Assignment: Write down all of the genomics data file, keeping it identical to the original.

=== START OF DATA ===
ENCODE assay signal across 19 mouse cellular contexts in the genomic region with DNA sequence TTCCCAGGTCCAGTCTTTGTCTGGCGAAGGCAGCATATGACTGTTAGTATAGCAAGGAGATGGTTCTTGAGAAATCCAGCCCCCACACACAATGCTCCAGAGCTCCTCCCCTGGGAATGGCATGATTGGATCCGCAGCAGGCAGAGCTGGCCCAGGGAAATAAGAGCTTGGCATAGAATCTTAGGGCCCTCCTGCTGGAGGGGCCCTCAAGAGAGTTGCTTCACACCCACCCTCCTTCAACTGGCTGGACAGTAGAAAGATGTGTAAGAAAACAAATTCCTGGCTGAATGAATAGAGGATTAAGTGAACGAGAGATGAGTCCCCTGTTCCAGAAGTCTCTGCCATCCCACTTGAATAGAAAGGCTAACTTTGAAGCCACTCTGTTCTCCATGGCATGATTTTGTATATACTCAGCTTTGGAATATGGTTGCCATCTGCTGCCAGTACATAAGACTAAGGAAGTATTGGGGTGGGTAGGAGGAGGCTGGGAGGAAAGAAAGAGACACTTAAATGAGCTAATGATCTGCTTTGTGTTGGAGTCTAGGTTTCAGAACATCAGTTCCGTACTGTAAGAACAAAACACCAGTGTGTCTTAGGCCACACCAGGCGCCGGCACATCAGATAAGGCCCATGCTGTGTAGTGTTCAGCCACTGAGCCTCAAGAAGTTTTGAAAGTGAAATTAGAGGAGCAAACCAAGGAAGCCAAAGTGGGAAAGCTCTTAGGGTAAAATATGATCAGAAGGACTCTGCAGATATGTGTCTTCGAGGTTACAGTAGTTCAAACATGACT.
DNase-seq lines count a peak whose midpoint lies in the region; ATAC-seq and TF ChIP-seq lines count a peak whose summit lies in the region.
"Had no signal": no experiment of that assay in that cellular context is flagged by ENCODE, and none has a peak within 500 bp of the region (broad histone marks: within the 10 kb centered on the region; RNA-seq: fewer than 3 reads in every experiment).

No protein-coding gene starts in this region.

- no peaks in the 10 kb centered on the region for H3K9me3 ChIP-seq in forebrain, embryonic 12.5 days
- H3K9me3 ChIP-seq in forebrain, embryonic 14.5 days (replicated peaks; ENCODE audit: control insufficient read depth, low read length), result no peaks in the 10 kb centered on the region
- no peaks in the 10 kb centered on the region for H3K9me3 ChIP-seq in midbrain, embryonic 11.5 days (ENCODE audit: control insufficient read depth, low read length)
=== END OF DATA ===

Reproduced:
ENCODE assay signal across 19 mouse cellular contexts in the genomic region with DNA sequence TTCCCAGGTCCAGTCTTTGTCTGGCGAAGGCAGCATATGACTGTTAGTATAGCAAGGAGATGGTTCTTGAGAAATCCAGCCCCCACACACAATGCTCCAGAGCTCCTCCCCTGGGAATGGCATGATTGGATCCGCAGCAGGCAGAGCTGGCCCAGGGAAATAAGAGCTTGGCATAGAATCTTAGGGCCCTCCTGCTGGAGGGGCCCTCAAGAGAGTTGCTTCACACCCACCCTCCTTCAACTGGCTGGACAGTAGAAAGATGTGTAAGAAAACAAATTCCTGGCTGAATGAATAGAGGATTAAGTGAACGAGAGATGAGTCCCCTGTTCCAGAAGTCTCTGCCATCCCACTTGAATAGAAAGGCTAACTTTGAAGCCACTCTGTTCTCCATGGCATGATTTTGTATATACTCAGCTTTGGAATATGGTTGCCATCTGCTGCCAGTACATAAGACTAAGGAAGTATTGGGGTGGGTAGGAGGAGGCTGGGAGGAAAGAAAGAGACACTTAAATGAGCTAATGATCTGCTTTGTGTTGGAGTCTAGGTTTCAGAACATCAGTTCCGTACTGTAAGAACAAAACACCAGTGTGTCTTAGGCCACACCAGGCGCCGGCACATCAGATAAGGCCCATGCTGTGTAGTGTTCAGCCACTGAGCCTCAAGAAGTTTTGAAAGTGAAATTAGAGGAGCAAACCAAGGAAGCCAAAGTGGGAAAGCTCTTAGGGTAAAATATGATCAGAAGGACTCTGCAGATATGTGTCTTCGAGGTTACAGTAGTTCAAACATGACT.
DNase-seq lines count a peak whose midpoint lies in the region; ATAC-seq and TF ChIP-seq lines count a peak whose summit lies in the region.
"Had no signal": no experiment of that assay in that cellular context is flagged by ENCODE, and none has a peak within 500 bp of the region (broad histone marks: within the 10 kb centered on the region; RNA-seq: fewer than 3 reads in every experiment).

No protein-coding gene starts in this region.

- no peaks in the 10 kb centered on the region for H3K9me3 ChIP-seq in forebrain, embryonic 12.5 days
- H3K9me3 ChIP-seq in forebrain, embryonic 14.5 days (replicated peaks; ENCODE audit: control insufficient read depth, low read length), result no peaks in the 10 kb centered on the region
- no peaks in the 10 kb centered on the region for H3K9me3 ChIP-seq in midbrain, embryonic 11.5 days (ENCODE audit: control insufficient read depth, low read length)